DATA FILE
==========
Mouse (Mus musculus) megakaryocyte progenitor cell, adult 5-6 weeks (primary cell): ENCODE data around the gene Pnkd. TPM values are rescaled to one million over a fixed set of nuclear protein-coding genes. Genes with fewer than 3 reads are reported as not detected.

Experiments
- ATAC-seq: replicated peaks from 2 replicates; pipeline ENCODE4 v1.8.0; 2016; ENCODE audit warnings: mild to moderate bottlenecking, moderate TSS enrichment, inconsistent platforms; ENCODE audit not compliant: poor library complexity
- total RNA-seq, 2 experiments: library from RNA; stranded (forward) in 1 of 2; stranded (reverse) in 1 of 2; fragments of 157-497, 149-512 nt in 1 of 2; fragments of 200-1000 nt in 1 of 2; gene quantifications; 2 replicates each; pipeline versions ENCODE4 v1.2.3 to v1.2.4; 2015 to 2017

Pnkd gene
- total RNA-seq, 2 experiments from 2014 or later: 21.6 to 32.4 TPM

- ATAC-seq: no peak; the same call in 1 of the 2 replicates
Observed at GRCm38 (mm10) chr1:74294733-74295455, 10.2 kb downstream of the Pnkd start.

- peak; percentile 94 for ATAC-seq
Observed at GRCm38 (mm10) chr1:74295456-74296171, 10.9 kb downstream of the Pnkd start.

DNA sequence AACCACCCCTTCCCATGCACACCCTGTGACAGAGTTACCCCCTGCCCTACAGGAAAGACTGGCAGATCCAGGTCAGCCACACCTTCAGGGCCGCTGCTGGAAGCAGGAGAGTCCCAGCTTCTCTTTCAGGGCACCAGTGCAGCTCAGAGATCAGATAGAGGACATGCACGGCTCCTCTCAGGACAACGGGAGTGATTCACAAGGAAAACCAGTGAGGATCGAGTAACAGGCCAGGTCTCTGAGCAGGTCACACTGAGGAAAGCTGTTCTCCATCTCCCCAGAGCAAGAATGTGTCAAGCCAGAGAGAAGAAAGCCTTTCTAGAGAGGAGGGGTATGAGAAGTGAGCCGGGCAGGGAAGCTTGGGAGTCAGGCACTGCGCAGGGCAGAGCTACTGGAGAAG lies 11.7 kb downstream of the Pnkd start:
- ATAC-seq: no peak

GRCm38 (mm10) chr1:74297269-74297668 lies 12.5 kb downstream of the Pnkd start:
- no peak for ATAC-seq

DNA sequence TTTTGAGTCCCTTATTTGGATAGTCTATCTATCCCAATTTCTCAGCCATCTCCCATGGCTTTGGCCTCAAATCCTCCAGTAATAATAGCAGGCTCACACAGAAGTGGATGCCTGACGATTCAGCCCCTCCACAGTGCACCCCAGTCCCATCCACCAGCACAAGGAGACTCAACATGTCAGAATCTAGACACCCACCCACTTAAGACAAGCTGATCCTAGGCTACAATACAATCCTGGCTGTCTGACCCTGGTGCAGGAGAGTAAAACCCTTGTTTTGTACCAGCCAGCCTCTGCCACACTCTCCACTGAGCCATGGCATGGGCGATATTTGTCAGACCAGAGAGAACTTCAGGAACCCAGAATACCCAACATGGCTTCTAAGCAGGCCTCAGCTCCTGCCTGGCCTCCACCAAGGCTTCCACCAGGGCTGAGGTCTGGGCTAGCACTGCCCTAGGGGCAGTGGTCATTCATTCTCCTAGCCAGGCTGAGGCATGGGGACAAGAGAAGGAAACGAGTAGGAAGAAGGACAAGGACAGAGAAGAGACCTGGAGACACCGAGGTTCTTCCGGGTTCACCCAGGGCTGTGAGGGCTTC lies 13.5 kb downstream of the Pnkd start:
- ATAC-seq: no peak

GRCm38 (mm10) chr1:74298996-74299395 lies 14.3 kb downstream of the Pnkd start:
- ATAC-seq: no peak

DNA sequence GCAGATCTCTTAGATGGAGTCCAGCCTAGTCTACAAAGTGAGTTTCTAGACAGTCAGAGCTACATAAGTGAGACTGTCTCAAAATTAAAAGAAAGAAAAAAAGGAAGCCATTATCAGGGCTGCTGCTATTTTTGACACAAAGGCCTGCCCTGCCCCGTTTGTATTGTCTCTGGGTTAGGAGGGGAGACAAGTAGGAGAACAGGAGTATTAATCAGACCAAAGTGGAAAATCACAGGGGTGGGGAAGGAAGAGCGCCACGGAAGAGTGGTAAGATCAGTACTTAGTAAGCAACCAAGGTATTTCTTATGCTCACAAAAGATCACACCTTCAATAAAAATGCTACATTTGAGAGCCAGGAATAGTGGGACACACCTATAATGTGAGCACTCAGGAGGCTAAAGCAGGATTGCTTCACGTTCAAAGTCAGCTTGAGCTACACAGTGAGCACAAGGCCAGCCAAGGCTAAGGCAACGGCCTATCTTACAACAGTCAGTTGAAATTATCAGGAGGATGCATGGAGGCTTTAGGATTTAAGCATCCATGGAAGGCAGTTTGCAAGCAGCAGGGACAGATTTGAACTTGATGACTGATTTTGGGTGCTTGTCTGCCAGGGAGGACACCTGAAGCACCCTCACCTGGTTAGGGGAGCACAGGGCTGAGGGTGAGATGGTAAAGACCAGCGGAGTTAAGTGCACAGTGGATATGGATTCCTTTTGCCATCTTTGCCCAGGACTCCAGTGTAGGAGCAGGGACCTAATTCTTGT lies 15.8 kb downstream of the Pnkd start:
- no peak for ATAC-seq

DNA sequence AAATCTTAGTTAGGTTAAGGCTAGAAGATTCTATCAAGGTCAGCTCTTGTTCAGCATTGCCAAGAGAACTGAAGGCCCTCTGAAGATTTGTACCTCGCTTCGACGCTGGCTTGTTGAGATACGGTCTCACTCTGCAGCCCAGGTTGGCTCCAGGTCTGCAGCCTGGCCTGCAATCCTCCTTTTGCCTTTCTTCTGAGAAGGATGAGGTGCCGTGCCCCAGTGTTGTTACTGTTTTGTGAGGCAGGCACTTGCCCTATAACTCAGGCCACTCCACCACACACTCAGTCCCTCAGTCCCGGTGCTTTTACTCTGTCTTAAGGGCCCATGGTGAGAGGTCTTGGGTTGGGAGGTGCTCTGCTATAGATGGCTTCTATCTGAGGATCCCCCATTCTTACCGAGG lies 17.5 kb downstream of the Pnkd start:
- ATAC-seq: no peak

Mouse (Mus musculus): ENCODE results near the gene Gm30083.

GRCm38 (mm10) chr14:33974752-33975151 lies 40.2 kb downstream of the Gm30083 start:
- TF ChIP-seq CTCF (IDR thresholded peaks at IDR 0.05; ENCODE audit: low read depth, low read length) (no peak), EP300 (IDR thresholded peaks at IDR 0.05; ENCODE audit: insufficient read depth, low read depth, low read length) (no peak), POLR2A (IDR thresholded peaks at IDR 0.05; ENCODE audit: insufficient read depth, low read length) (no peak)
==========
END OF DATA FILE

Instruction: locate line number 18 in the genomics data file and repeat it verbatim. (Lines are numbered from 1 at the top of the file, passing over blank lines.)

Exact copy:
- ATAC-seq: no peak